If that has helped to solve the problem then you can remove the renamed cert8.db.old file. Otherwise you can rename (or copy) the cert8.db.old file to cert8.db to restore the previously stored intermediate certificates. Firefox will automatically store intermediate certificates when you visit websites that send such a certificate.

If that didn't help then remove or rename secmod.db (secmod.db.old) as well.

You can use this button to go to the currently used Firefox profile folder:

Try to rename the cert8.db file (cert8.db.old) and delete the cert_override.txt file in the Firefox profile folder to remove intermediate certificates and exceptions that Firefox has stored. If that has helped to solve the problem then you can remove the renamed cert8.db.old file. Otherwise you can rename (or copy) the cert8.db.old file to cert8.db to restore the previously stored intermediate certificates. Firefox will automatically store intermediate certificates when you visit websites that send such a certificate. If that didn't help then remove or rename secmod.db (secmod.db.old) as well. You can use this button to go to the currently used Firefox profile folder: *Help > Troubleshooting Information > Profile Directory: Show Folder (Linux: Open Directory; Mac: Show in Finder) *http://kb.mozillazine.org/Profile_folder_-_Firefox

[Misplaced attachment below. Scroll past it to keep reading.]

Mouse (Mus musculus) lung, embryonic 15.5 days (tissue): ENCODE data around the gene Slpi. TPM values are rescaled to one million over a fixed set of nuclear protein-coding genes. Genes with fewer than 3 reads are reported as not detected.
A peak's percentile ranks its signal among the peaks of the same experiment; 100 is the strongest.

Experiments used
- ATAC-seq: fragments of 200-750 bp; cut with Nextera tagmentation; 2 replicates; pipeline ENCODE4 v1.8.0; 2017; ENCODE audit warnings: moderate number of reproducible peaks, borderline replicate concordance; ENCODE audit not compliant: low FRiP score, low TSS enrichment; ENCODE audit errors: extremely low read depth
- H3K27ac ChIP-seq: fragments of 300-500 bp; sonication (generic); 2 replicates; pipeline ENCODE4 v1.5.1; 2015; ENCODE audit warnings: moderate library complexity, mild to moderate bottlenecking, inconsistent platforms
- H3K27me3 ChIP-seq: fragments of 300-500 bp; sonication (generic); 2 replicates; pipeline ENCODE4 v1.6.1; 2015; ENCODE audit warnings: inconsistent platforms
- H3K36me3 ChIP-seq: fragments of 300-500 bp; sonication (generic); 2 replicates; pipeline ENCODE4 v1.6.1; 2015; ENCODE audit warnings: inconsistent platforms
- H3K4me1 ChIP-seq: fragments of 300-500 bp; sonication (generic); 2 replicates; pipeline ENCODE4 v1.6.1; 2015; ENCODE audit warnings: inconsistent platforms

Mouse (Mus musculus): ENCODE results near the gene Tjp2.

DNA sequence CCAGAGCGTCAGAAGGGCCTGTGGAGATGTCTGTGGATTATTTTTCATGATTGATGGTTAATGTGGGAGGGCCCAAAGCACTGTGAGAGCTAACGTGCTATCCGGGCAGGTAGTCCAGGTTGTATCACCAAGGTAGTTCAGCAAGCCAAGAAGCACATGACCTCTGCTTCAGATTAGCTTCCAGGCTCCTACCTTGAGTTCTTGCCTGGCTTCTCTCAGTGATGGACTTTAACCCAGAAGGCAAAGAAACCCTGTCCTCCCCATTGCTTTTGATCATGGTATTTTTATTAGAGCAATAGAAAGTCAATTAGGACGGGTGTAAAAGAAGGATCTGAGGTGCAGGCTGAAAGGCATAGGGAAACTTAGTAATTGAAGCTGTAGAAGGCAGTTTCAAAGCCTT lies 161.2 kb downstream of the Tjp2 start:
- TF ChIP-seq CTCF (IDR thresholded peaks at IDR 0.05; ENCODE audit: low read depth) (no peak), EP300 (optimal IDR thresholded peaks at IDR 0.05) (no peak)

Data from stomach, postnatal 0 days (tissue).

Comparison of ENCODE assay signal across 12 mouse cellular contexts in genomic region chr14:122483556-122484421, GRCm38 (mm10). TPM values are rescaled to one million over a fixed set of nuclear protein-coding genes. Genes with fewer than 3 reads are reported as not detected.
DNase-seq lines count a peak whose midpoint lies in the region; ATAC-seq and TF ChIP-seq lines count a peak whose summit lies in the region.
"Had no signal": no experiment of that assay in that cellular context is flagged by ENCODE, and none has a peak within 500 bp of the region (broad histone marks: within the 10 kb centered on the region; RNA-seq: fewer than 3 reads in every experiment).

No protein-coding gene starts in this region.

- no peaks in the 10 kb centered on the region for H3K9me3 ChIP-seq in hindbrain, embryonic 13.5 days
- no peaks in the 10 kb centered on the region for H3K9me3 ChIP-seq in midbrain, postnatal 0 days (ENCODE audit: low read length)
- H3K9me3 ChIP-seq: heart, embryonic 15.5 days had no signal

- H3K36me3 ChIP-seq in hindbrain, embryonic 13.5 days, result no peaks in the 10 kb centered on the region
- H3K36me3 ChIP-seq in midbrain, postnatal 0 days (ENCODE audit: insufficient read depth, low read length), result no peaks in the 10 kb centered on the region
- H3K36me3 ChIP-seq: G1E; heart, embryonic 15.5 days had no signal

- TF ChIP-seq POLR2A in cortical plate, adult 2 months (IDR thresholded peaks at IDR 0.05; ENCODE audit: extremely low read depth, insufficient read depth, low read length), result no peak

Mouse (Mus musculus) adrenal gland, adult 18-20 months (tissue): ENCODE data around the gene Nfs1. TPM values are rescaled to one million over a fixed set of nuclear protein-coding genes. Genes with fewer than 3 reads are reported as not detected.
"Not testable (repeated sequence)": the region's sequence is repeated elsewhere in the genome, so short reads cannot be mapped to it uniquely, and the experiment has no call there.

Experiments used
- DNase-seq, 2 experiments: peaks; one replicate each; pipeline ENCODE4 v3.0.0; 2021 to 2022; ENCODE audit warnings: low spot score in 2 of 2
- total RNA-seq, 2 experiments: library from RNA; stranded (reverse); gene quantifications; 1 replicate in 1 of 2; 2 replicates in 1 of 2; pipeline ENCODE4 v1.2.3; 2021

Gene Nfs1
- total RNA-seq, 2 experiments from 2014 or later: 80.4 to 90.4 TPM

gmusser 0 solutions 4 answers

No dice. I renamed both cert8.db and secmod.db and restarted, but still can't access 23andme.com.

No dice. I renamed both cert8.db and secmod.db and restarted, but still can't access 23andme.com.